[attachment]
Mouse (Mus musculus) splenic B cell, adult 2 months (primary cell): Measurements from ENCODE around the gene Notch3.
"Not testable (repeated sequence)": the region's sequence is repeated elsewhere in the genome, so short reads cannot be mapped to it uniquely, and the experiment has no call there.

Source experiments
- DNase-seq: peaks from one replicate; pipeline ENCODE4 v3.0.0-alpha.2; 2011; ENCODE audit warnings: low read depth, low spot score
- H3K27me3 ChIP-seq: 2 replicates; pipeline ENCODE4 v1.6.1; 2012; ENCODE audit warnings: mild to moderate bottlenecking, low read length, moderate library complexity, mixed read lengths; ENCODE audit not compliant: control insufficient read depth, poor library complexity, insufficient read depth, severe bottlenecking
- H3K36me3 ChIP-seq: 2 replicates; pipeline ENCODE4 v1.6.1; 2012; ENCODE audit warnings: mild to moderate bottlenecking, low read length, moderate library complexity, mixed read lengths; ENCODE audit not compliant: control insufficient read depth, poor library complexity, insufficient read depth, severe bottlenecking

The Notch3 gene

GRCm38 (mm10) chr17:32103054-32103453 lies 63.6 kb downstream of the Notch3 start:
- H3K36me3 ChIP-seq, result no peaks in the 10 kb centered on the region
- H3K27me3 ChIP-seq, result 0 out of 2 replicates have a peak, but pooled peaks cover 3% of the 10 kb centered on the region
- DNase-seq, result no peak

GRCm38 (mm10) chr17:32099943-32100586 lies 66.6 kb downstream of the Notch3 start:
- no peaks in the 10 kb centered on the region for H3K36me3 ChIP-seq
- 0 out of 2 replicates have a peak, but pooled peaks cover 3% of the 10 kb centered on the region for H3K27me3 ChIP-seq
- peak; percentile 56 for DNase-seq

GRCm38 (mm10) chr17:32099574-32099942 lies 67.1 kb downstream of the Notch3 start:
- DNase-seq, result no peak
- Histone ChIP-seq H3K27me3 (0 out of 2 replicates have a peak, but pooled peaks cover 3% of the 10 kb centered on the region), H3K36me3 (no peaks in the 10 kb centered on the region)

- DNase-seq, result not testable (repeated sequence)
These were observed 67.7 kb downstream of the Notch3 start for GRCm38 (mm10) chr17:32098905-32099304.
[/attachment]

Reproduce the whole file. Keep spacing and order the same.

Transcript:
Mouse (Mus musculus) splenic B cell, adult 2 months (primary cell): Measurements from ENCODE around the gene Notch3.
"Not testable (repeated sequence)": the region's sequence is repeated elsewhere in the genome, so short reads cannot be mapped to it uniquely, and the experiment has no call there.

Source experiments
- DNase-seq: peaks from one replicate; pipeline ENCODE4 v3.0.0-alpha.2; 2011; ENCODE audit warnings: low read depth, low spot score
- H3K27me3 ChIP-seq: 2 replicates; pipeline ENCODE4 v1.6.1; 2012; ENCODE audit warnings: mild to moderate bottlenecking, low read length, moderate library complexity, mixed read lengths; ENCODE audit not compliant: control insufficient read depth, poor library complexity, insufficient read depth, severe bottlenecking
- H3K36me3 ChIP-seq: 2 replicates; pipeline ENCODE4 v1.6.1; 2012; ENCODE audit warnings: mild to moderate bottlenecking, low read length, moderate library complexity, mixed read lengths; ENCODE audit not compliant: control insufficient read depth, poor library complexity, insufficient read depth, severe bottlenecking

The Notch3 gene

GRCm38 (mm10) chr17:32103054-32103453 lies 63.6 kb downstream of the Notch3 start:
- H3K36me3 ChIP-seq, result no peaks in the 10 kb centered on the region
- H3K27me3 ChIP-seq, result 0 out of 2 replicates have a peak, but pooled peaks cover 3% of the 10 kb centered on the region
- DNase-seq, result no peak

GRCm38 (mm10) chr17:32099943-32100586 lies 66.6 kb downstream of the Notch3 start:
- no peaks in the 10 kb centered on the region for H3K36me3 ChIP-seq
- 0 out of 2 replicates have a peak, but pooled peaks cover 3% of the 10 kb centered on the region for H3K27me3 ChIP-seq
- peak; percentile 56 for DNase-seq

GRCm38 (mm10) chr17:32099574-32099942 lies 67.1 kb downstream of the Notch3 start:
- DNase-seq, result no peak
- Histone ChIP-seq H3K27me3 (0 out of 2 replicates have a peak, but pooled peaks cover 3% of the 10 kb centered on the region), H3K36me3 (no peaks in the 10 kb centered on the region)

- DNase-seq, result not testable (repeated sequence)
These were observed 67.7 kb downstream of the Notch3 start for GRCm38 (mm10) chr17:32098905-32099304.